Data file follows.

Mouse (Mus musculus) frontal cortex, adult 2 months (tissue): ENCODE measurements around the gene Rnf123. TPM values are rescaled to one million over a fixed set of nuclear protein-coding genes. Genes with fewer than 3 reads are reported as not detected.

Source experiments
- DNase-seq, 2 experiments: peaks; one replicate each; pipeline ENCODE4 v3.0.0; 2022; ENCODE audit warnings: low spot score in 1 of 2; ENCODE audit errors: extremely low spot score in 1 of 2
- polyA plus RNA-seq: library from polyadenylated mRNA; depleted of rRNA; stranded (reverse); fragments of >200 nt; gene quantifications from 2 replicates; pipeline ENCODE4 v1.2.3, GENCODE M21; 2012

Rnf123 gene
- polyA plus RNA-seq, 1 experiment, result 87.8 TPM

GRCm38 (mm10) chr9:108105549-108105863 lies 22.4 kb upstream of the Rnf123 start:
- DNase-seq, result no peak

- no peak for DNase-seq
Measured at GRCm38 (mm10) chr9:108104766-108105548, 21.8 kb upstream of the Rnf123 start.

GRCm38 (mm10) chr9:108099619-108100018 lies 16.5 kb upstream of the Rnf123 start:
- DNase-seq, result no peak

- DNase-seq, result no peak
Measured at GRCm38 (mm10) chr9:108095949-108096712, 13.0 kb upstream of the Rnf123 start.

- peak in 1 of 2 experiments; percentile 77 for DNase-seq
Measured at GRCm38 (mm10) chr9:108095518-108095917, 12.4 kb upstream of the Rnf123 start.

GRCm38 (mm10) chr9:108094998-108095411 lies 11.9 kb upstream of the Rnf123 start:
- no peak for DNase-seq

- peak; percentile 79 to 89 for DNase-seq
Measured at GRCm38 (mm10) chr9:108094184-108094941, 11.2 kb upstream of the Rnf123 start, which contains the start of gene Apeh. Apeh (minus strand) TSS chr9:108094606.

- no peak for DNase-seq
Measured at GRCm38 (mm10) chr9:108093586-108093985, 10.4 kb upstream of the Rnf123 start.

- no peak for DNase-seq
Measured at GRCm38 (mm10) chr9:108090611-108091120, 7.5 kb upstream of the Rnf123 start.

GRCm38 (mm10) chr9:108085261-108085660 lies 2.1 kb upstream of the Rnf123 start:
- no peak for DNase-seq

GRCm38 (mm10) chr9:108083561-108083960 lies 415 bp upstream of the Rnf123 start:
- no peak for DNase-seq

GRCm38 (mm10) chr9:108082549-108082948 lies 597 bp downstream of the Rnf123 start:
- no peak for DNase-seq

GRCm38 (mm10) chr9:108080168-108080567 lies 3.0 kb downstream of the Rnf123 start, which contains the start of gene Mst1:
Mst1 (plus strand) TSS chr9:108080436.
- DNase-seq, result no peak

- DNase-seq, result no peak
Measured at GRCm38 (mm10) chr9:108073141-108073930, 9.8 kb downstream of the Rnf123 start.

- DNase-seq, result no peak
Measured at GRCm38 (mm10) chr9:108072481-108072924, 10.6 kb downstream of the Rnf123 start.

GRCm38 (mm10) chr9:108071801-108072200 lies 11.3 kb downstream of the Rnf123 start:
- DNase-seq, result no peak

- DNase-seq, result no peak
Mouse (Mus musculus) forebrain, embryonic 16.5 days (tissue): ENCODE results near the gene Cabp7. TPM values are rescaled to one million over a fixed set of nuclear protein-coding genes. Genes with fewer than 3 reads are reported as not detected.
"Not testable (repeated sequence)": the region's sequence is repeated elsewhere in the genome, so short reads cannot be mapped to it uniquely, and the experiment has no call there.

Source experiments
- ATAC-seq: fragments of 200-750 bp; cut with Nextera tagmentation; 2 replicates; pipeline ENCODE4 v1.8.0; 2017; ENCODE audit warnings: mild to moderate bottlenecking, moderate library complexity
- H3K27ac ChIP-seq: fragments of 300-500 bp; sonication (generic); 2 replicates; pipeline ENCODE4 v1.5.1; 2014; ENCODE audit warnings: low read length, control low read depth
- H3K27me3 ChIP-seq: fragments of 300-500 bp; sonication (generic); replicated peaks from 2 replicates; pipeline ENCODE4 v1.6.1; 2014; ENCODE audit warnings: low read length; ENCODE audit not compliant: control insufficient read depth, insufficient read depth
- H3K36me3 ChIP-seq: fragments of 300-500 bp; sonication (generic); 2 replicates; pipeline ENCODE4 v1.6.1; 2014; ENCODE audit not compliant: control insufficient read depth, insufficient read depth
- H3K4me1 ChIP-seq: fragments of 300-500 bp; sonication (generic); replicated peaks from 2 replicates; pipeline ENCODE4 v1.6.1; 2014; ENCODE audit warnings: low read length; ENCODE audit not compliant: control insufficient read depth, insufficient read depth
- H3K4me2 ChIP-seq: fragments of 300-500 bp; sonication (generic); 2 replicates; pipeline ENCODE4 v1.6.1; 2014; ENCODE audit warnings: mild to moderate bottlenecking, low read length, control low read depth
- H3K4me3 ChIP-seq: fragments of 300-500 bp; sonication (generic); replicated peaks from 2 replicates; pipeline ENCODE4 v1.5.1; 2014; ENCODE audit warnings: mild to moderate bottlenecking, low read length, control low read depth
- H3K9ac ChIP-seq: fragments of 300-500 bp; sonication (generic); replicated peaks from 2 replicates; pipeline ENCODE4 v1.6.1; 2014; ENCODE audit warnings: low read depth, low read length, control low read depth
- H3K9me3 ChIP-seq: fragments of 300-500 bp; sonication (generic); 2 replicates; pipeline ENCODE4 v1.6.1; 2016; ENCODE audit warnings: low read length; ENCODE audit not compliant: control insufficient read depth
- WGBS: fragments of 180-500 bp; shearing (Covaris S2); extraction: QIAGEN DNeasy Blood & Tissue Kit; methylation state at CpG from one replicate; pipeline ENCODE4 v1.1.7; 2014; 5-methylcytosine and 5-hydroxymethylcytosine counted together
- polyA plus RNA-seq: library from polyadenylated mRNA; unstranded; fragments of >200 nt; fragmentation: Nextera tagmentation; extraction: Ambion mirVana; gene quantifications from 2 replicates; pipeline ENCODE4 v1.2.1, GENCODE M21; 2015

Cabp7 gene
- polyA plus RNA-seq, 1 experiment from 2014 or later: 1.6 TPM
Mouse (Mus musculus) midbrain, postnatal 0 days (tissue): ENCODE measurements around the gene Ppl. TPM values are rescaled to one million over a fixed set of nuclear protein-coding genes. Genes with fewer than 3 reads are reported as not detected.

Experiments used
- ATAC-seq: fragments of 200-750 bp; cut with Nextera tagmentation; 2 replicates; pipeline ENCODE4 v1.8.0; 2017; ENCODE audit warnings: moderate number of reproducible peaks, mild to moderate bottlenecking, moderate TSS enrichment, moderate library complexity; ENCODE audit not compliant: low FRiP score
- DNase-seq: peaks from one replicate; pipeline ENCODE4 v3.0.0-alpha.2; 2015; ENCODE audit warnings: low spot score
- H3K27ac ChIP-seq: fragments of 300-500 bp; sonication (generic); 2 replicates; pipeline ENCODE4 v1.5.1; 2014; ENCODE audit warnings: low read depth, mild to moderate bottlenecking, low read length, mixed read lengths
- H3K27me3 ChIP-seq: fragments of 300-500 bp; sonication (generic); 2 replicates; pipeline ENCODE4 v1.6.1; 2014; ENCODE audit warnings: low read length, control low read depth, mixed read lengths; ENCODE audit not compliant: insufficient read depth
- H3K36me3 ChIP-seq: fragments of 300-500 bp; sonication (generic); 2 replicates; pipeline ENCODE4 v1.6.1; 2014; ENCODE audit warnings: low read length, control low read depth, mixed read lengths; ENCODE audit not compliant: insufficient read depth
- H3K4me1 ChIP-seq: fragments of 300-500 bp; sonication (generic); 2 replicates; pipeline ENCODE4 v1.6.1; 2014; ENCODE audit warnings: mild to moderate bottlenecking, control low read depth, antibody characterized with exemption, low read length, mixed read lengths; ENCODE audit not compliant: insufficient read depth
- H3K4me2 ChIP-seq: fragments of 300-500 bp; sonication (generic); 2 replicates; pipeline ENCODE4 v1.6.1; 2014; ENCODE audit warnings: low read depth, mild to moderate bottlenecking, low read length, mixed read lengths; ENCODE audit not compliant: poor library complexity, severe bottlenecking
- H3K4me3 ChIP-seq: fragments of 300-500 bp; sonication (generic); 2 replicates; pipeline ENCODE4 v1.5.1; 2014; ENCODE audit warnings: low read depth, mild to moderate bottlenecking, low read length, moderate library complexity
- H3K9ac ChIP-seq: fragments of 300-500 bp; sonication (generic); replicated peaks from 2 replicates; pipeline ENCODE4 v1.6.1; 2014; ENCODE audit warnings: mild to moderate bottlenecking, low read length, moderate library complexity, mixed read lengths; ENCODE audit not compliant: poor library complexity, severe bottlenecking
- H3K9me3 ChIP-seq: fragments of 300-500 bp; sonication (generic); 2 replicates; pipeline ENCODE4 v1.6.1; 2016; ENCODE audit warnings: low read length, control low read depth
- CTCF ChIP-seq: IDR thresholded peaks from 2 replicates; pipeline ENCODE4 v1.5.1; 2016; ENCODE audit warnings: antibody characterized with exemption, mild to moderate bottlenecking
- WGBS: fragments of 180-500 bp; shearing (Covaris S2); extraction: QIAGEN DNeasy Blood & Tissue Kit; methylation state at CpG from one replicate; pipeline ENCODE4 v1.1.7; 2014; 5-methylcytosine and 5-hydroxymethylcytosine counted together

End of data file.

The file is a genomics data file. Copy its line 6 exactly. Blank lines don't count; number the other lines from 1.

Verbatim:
- polyA plus RNA-seq, 1 experiment, result 87.8 TPM